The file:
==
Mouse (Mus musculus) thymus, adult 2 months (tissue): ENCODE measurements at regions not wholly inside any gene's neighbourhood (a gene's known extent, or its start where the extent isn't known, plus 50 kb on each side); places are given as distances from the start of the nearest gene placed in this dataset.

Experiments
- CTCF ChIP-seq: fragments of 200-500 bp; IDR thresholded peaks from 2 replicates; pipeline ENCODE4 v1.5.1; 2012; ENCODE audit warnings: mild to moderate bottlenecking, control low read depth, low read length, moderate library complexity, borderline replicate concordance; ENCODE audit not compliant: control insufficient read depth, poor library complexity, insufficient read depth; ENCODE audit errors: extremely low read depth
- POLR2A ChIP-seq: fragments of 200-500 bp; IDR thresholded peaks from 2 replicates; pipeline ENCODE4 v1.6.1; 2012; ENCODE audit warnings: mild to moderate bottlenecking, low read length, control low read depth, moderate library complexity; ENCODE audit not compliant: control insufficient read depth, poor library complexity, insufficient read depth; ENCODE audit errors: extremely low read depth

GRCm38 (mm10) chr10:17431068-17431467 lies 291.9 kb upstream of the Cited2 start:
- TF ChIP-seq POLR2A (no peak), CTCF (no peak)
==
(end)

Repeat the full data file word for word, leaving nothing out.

Mouse (Mus musculus) thymus, adult 2 months (tissue): ENCODE measurements at regions not wholly inside any gene's neighbourhood (a gene's known extent, or its start where the extent isn't known, plus 50 kb on each side); places are given as distances from the start of the nearest gene placed in this dataset.

Experiments
- CTCF ChIP-seq: fragments of 200-500 bp; IDR thresholded peaks from 2 replicates; pipeline ENCODE4 v1.5.1; 2012; ENCODE audit warnings: mild to moderate bottlenecking, control low read depth, low read length, moderate library complexity, borderline replicate concordance; ENCODE audit not compliant: control insufficient read depth, poor library complexity, insufficient read depth; ENCODE audit errors: extremely low read depth
- POLR2A ChIP-seq: fragments of 200-500 bp; IDR thresholded peaks from 2 replicates; pipeline ENCODE4 v1.6.1; 2012; ENCODE audit warnings: mild to moderate bottlenecking, low read length, control low read depth, moderate library complexity; ENCODE audit not compliant: control insufficient read depth, poor library complexity, insufficient read depth; ENCODE audit errors: extremely low read depth

GRCm38 (mm10) chr10:17431068-17431467 lies 291.9 kb upstream of the Cited2 start:
- TF ChIP-seq POLR2A (no peak), CTCF (no peak)